Last month I wrote about attempting to take my students beyond writing-as-rule-following to a more open, flexible view of what writing can do and do for us. This month I’d like to share my comic strip version of a story that illustrates why this idea of “Tools Over Rules” matters. I promise you that any exaggeration for comic effect is very mild.
My wife and I have been teaching at the same schools for a good chunk of our careers, first at a middle school and now at a high school. She had been a character in my comic strip, Mr. Fitz, before she became a teacher later in life than I did, so of course Mrs. Fitz became a teacher as well. A few years back, an administrator asked if we would run a class for high school juniors who were in our Take Stock in Children Program. We would be teaching them writing techniques to write a successful college admissions essay.
Of course we said Yes, and one fine Saturday morning we gathered in my wife’s classroom with a small group of soon-to-be-seniors eager to learn how they could write their college essays during the coming year. None of them were students we’d ever had in class, and some came from neighboring schools. We ran into our first difficulty almost immediately: these students had a very, very limited idea of what writing was.
I do not blame these students for their misconception, or their teachers, many of whom are simply trying to hold on to their jobs (in a state that no longer grants tenure) by doing what they are told to do. I do hold the system to blame, however. Florida had adopted the Common Core State Standards but renamed them because the name had become a political hot potato. Thus, we were supposed be teach the Language Arts Florida Standards, or LAFS. (I really wanted the state to come up with an “I teach for the LAFS” campaign for English teachers. Alas, they were not capable of humor.)
The standards said we were supposed to be teaching narratives, both real and fictional, at every grade level. However, the standardized writing test students took each year only valued one kind of writing: writing-to-text. So writing-to-text became the only kind of writing on anyone’s curriculum map, and in many classrooms, it was the only kind of writing taught: read three or four articles on an innocuous topic and then synthesize them into an informational or argumentative 5-paragraph essay. Not only that, this form of writing was not taught as one kind of writing among many, but as the only way to write. Writing for the state test became writing itself: monolithic, rule-based, and oppressive.
For instance, most of the students in our class had been taught never, ever to use certain pronouns.
Not only that, most of these students had been taught that not only could they not use personal pronouns, they couldn’t use personal details, or indeed details at all. Many of them had been trained to only use details from the texts they had read…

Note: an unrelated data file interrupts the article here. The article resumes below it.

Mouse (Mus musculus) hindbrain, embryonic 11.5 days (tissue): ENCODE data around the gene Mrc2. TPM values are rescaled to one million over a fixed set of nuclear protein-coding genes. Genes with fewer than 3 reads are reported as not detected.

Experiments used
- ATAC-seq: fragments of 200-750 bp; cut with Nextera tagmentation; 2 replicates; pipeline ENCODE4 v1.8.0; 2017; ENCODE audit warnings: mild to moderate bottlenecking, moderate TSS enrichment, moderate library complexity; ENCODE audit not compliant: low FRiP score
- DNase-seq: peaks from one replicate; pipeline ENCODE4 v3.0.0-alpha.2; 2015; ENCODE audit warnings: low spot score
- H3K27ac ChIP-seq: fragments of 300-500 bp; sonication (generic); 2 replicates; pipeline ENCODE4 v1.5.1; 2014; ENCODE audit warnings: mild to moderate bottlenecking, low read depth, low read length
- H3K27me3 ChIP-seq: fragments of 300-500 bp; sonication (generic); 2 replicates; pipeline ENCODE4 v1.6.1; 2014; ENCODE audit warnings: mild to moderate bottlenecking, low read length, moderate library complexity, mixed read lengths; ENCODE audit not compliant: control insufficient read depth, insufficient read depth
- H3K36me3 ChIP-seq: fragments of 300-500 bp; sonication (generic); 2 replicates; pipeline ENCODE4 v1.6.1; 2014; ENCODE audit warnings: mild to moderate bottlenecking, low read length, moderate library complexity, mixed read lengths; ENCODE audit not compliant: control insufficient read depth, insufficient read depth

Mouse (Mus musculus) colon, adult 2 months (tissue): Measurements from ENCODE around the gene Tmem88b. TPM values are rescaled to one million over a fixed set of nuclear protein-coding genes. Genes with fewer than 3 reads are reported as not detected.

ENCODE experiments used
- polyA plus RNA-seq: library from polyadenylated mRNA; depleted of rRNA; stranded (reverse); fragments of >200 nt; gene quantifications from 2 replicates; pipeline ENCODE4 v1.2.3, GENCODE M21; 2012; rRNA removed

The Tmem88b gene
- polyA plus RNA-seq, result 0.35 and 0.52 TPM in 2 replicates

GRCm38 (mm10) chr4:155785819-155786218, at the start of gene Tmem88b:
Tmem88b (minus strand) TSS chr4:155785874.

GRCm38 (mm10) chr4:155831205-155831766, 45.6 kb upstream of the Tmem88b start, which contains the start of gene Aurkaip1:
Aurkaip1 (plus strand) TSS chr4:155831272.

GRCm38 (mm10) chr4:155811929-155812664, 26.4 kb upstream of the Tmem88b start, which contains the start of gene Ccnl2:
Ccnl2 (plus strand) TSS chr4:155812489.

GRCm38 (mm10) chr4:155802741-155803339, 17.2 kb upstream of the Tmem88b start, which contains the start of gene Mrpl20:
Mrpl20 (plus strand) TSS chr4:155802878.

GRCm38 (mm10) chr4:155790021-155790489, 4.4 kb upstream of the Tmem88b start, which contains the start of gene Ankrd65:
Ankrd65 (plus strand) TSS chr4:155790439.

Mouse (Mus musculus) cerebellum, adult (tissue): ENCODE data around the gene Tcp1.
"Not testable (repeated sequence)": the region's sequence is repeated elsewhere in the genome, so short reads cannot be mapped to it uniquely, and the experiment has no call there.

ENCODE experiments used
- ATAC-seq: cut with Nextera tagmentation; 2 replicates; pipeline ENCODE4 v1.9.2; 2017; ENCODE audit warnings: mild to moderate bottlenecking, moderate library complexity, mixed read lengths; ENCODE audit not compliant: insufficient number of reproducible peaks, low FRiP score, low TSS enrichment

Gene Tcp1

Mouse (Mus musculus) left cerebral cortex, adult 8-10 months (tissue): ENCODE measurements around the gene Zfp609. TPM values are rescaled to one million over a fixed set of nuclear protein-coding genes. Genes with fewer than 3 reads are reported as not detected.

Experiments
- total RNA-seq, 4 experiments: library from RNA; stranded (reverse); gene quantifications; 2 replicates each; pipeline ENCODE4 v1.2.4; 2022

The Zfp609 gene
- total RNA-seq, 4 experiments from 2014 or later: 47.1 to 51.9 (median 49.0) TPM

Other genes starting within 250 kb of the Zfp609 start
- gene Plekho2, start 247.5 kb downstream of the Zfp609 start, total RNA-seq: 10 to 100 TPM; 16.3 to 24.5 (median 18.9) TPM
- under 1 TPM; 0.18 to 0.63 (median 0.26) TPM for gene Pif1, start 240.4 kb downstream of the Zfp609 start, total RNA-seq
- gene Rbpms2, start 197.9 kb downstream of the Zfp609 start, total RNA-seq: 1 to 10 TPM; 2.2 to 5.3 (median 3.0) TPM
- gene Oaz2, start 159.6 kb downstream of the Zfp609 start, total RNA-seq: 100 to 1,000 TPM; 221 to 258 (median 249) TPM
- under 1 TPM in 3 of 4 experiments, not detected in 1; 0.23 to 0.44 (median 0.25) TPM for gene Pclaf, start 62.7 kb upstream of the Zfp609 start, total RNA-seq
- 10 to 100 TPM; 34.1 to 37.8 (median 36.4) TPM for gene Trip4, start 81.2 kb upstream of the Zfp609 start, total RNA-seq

We discovered that students didn’t know how to write about themselves and were addicted to stringing together text-evidence-quotes instead of doing the real work of elaborating. But there were worse consequences to the monolithic view of writing they’d been handed…
When we rob students of the chance to write about themselves, their hopes and dreams, their pasts and possible futures, we rob them of some of the best benefits writing has to offer: self discovery and creating a sense of future. Social-emotional learning is very big right now, yet the system, in its never-ending quest to “raise student achievement” has failed to realize that one of the best tools to help students socially and emotionally is sitting in plain sight, unused: personal writing. Without being encouraged in class to write for themselves, many students never will, and many end up with, perhaps, an impoverished sense of who they are.
But we didn’t have time, in one session, to completely remedy the situation. What we did need to do was cure them of thinking that writing was one, monolithic bundle of rules that were the same in every writing situation. Our rising seniors didn’t need to be taught how to write so much as they needed to be taught that writing needed to be flexible.
In the end, though, they wrote some sample college essays that were personal, vivid, funny, and sometimes… moving.
It occurred to us, and to some of the students, that maybe having a more flexible view of writing might help them not just apply to college, but to do better once they arrived.
And even better, it took just a few hours to convince some of them that writing might even be… not terrible.
I believe that our educational systems should actually encourage teachers, and students, to view writing as more than test prep. But I’m not holding my breathe. In the meantime, we owe it to our students to teach them that there is more than one way to write, and that writing about yourself is one of the best ways to find out who you are and where you want to go in life.
David Lee Finkle
Images via www.mrfitz.com. Created by David Lee Finkle.
How do you get writers to think about the choices they make? You can connect with me on Twitter @DLFinkle or on Facebook at https://www.facebook.com/mrfitzcomics
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